Post‑stroke Spasticity as a Manifestation of Maladaptive Plasticity and its Modulation by Botulinum Toxin Treatment

Authors: T. Veverka ;  P. Hluštík ;  P. Kaňovský
Authors‘ workplace: Neurologická klinika LF UP a FN Olomouc
Published in: Cesk Slov Neurol N 2014; 77/110(3): 295-301
Category: Review Article

Tato práce vznikla za grantové podpory IGA MZ ČR číslo NT13575- 4/ 2012 a MZ ČR –  RVO („Fakultní nemocnice Olomouc –  FNOl, IČ: 00098892“).


Stroke is the leading cause of disability worldwide. Even the adult brain is capable of structural and functional reorganization following stroke, the resulting neural plasticity is assumed to underlie most of the recovery of neurological deficit. Other neuroplastic changes, however, may worsen neurological functions. Development of post‑stroke spasticity can be considered an example of such maladaptive plasticity. It is estimated that 20– 40% of stroke survivors develop spasticity. Post‑stroke spasticity affects functional status and quality of life of patients and represents a significant socioeconomic burden. Therapy of post‑stroke spasticity requires team collaboration, treatment strategies consist of physiotherapy and botulinum toxin application. Botulinum toxin type A is currently considered first‑line therapy for post‑stroke spasticity. In addition to peripheral effects of botulinum toxin on the neuromuscular junction, there is growing evidence of distant effects on the CNS. The results of recent studies using functional magnetic resonance imaging in the chronic stroke patients suggest that botulinum toxin injected into the spastic muscle modulates the abnormal cortical reorganization (maladaptive plasticity).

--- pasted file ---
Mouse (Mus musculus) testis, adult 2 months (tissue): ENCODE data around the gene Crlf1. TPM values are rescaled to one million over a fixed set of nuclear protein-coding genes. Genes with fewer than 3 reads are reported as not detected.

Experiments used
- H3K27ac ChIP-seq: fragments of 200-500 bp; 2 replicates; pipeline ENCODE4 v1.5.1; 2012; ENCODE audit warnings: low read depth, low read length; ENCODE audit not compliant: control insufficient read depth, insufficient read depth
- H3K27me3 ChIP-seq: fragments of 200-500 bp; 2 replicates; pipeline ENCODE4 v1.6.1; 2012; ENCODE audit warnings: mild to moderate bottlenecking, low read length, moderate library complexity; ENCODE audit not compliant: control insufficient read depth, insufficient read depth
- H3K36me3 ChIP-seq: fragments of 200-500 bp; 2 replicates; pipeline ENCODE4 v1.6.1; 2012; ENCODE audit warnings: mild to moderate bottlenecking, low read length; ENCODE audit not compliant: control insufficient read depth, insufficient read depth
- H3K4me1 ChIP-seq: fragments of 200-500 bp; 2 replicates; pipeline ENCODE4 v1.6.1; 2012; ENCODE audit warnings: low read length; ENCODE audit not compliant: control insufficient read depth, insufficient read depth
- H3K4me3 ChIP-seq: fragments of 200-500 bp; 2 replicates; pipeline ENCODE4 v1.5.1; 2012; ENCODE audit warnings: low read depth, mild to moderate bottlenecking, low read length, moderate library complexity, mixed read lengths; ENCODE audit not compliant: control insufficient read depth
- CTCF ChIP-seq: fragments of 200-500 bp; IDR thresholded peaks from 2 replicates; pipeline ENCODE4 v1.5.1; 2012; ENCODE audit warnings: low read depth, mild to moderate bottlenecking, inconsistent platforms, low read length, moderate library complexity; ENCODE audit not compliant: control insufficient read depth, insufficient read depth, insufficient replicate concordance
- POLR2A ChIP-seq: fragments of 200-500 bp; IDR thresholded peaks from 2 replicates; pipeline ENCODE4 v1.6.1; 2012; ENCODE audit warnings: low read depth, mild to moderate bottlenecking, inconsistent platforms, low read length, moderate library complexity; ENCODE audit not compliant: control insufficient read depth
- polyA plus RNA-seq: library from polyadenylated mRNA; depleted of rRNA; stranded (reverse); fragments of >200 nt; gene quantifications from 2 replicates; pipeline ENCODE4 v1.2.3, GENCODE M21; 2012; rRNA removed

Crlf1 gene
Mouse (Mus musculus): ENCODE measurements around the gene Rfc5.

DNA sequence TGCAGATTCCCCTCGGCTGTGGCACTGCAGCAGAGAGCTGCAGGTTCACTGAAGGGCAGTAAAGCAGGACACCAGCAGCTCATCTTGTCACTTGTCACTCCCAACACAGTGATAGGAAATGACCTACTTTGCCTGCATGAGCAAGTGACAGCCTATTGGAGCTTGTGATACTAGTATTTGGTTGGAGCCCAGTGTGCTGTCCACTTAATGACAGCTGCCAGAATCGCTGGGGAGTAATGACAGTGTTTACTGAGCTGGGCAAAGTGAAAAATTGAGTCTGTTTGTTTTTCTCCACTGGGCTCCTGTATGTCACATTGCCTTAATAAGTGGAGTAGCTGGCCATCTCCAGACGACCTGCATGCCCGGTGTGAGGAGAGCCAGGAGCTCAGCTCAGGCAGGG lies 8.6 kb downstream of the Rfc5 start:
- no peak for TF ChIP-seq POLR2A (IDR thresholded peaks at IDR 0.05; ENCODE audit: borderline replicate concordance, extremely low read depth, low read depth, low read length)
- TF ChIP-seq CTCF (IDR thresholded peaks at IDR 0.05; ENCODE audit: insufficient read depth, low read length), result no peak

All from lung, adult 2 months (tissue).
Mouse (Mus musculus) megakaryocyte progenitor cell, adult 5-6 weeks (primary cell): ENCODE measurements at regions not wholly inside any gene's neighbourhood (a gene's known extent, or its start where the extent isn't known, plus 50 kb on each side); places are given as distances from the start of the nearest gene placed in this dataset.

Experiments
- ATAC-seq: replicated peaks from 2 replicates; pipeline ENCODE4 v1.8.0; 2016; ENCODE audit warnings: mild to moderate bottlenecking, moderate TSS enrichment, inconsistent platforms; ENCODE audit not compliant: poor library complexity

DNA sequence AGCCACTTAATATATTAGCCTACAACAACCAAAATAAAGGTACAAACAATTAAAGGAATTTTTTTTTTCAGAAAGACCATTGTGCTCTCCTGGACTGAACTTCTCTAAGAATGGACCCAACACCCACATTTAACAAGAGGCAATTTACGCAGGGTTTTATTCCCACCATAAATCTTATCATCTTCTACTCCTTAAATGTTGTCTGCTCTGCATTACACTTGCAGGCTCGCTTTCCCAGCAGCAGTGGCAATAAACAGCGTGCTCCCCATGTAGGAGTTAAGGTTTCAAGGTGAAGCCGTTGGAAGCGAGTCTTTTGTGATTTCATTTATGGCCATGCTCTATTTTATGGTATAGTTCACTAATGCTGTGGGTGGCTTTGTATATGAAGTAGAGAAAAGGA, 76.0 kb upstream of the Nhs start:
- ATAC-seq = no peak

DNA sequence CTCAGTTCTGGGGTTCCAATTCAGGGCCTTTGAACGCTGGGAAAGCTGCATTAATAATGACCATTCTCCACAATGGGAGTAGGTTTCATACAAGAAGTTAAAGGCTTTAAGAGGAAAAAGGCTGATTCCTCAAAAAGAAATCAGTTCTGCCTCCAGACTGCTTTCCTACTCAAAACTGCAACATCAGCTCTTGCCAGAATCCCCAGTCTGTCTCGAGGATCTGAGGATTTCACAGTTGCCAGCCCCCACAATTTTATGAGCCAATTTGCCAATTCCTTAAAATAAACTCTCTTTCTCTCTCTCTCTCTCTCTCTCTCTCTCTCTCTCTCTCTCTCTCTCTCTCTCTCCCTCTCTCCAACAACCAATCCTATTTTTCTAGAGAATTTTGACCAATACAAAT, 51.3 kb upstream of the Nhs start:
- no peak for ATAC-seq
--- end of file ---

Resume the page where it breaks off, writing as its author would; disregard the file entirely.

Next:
Key words:
stroke – plasticity – spasticity – botulinum toxin – cortex

The authors declare they have no potential conflicts of interest concerning drugs, products, or services used in the study.

The Editorial Board declares that the manu­script met the ICMJE “uniform requirements” for biomedical papers.


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